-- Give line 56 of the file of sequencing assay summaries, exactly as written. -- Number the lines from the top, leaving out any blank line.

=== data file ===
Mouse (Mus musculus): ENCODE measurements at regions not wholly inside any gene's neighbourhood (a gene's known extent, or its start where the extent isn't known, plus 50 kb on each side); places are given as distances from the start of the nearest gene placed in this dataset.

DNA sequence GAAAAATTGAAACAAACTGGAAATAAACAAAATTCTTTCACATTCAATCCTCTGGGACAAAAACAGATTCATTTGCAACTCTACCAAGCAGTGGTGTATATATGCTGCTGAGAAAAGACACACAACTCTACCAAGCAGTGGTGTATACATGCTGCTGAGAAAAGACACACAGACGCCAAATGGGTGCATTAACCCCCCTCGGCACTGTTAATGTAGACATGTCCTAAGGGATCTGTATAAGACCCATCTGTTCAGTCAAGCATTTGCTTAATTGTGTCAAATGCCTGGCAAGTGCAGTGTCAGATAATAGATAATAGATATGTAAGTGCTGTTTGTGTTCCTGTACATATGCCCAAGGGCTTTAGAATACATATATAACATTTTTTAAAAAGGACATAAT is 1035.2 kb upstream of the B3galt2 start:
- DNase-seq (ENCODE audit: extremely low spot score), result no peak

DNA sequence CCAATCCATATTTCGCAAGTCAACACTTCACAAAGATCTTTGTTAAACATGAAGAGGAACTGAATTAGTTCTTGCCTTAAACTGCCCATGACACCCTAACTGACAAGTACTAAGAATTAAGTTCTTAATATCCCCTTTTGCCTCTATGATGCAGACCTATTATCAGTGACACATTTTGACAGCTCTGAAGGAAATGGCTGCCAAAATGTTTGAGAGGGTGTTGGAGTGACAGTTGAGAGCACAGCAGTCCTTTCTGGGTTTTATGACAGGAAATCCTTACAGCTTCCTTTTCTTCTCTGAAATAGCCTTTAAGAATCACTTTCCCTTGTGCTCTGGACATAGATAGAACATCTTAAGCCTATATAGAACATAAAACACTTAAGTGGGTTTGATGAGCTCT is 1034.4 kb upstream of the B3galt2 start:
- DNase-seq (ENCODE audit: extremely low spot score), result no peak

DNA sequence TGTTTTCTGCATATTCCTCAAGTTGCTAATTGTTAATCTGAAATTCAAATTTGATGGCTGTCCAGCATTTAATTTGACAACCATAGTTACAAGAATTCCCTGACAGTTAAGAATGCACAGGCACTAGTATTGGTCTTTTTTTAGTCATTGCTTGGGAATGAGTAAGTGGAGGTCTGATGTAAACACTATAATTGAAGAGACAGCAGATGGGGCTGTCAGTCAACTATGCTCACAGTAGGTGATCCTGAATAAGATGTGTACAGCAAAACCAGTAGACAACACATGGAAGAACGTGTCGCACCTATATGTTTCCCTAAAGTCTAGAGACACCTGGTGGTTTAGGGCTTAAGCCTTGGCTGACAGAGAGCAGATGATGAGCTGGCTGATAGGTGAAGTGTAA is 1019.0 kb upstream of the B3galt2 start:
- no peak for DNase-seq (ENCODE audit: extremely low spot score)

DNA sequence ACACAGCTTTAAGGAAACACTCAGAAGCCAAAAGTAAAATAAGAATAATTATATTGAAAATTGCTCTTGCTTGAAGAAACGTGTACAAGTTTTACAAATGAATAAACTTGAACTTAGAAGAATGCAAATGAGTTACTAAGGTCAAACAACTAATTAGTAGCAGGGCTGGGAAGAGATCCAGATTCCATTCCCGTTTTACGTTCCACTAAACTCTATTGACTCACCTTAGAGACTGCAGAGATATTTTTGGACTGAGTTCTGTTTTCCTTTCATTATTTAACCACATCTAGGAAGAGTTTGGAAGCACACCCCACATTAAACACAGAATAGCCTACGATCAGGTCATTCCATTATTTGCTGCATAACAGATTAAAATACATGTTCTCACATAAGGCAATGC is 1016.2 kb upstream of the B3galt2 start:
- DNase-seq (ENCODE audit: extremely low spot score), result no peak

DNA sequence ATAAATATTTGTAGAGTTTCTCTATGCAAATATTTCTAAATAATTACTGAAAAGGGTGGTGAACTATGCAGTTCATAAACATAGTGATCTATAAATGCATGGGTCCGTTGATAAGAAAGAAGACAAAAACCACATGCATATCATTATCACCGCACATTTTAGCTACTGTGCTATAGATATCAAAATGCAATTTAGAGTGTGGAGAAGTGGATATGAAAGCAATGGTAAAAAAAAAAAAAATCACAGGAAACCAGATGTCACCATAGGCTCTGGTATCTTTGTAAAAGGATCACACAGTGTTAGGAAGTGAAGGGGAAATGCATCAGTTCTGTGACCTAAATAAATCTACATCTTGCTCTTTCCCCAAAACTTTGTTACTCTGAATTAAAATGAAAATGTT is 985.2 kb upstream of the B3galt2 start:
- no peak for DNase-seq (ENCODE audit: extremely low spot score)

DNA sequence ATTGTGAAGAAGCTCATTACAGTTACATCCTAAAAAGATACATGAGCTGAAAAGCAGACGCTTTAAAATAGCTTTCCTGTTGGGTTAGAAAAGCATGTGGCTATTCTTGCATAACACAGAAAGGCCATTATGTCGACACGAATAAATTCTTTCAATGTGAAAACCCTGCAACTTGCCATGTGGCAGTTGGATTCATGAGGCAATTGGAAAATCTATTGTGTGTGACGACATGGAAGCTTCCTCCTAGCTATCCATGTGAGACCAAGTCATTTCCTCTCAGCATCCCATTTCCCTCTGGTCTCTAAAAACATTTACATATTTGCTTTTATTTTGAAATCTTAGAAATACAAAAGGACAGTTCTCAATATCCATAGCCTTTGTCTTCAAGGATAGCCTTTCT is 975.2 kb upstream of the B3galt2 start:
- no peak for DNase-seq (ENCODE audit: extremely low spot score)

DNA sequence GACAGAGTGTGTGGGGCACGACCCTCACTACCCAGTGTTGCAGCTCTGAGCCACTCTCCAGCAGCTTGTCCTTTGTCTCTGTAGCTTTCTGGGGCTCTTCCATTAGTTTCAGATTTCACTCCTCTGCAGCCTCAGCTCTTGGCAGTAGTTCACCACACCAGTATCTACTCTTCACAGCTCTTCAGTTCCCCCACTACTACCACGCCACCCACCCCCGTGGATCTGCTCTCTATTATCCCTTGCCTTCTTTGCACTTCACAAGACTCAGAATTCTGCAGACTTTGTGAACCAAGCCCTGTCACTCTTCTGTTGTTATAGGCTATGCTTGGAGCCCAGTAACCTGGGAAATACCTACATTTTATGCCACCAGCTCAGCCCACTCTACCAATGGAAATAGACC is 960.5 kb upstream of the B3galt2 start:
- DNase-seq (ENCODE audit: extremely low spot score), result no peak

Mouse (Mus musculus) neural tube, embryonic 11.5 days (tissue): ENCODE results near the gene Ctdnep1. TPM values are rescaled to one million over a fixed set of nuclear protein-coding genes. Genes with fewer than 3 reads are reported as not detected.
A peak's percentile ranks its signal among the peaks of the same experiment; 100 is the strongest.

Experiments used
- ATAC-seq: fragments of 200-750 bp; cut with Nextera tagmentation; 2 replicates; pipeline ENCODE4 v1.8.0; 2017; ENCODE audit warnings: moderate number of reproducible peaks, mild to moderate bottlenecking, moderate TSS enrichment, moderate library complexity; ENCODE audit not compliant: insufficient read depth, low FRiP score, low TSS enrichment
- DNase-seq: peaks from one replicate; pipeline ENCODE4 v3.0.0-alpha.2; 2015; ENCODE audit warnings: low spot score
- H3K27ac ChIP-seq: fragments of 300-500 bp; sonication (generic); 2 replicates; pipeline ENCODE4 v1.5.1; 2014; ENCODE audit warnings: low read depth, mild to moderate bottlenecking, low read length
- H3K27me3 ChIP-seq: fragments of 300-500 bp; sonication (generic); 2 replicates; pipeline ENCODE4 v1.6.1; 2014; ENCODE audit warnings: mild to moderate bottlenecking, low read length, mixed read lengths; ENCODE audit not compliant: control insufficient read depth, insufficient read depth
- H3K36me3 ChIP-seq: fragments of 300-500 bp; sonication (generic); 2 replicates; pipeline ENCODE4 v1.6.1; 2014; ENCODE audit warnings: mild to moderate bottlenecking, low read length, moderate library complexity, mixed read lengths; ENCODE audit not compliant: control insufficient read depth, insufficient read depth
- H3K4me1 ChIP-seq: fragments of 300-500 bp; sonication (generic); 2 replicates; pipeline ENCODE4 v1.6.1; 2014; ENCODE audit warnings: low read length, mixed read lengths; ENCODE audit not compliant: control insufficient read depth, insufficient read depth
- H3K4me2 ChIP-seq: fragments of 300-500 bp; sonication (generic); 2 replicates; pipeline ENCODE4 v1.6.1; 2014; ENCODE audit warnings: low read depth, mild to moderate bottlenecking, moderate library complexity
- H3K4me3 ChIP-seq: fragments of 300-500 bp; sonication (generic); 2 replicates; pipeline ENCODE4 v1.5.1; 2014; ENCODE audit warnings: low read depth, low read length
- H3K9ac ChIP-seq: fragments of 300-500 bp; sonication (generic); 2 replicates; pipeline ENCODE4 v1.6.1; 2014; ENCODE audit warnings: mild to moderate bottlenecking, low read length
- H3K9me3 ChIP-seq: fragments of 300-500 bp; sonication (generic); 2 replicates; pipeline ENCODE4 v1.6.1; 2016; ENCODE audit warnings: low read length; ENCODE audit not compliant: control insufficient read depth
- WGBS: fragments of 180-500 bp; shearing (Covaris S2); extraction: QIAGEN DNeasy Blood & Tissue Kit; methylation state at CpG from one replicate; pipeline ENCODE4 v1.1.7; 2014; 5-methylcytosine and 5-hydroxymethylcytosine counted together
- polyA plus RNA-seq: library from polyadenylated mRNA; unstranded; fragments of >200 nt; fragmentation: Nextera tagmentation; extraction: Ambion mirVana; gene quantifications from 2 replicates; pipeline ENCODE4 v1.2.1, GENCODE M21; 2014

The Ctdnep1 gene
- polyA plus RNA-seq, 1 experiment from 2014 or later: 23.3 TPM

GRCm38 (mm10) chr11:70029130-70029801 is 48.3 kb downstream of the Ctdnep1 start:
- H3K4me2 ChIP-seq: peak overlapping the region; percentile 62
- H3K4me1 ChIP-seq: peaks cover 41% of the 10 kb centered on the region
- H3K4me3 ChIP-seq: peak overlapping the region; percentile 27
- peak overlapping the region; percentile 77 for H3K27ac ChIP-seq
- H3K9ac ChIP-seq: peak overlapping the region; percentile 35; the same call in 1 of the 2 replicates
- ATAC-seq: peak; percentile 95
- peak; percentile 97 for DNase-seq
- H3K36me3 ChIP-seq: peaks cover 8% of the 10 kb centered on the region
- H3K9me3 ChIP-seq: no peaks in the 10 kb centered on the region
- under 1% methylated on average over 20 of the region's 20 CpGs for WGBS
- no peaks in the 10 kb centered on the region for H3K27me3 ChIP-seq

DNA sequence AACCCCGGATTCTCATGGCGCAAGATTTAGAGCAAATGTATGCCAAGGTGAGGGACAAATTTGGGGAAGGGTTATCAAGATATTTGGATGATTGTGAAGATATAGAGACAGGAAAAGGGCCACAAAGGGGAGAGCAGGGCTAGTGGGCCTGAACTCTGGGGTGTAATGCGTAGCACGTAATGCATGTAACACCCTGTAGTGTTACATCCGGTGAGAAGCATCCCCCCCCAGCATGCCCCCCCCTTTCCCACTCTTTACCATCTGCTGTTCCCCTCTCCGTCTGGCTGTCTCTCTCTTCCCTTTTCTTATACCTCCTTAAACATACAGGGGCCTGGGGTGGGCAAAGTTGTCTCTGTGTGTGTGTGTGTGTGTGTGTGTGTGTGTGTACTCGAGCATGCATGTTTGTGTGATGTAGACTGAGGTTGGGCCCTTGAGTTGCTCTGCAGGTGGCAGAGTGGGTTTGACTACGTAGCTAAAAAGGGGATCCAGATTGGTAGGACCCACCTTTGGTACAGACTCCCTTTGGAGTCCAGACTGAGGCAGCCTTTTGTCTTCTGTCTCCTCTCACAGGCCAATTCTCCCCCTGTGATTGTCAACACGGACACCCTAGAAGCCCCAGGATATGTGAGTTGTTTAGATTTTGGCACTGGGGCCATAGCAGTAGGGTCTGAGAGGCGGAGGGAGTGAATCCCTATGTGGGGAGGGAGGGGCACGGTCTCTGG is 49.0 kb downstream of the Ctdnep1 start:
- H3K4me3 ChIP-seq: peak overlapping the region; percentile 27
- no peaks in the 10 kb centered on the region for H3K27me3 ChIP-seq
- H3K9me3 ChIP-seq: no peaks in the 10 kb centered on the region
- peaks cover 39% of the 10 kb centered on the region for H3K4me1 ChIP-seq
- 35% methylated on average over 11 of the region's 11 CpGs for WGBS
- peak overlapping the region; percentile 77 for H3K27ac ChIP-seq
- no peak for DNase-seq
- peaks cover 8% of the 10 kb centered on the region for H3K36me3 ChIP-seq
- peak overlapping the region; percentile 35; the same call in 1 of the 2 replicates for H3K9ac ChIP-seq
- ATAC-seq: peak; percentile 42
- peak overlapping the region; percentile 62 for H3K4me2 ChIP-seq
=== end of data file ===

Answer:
- peak overlapping the region; percentile 62 for H3K4me2 ChIP-seq